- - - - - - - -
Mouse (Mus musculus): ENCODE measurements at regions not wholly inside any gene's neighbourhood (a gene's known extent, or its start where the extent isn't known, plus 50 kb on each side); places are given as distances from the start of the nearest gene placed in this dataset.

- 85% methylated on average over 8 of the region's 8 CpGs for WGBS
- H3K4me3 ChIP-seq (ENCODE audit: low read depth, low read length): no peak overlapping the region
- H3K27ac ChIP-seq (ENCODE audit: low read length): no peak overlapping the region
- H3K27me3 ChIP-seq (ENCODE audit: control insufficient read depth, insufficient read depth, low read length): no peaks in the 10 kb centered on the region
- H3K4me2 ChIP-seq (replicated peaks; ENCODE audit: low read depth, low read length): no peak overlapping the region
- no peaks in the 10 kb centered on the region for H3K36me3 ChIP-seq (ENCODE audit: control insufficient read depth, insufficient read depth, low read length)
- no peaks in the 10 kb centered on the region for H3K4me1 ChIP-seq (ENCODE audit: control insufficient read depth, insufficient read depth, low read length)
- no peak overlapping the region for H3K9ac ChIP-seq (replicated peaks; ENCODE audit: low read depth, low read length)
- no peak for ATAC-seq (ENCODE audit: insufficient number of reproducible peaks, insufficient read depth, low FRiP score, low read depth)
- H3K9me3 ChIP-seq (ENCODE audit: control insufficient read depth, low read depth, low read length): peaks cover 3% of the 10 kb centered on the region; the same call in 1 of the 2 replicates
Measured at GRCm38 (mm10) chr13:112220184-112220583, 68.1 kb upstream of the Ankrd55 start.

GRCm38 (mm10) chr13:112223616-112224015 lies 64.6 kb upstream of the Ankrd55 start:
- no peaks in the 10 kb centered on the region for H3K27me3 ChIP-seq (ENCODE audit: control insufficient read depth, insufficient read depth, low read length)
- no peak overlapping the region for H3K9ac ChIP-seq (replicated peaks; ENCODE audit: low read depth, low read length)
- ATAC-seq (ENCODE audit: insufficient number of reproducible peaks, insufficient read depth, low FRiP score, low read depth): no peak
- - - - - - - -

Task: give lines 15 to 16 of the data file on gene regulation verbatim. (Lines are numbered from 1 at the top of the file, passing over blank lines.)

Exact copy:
- no peak overlapping the region for H3K9ac ChIP-seq (replicated peaks; ENCODE audit: low read depth, low read length)
- ATAC-seq (ENCODE audit: insufficient number of reproducible peaks, insufficient read depth, low FRiP score, low read depth): no peak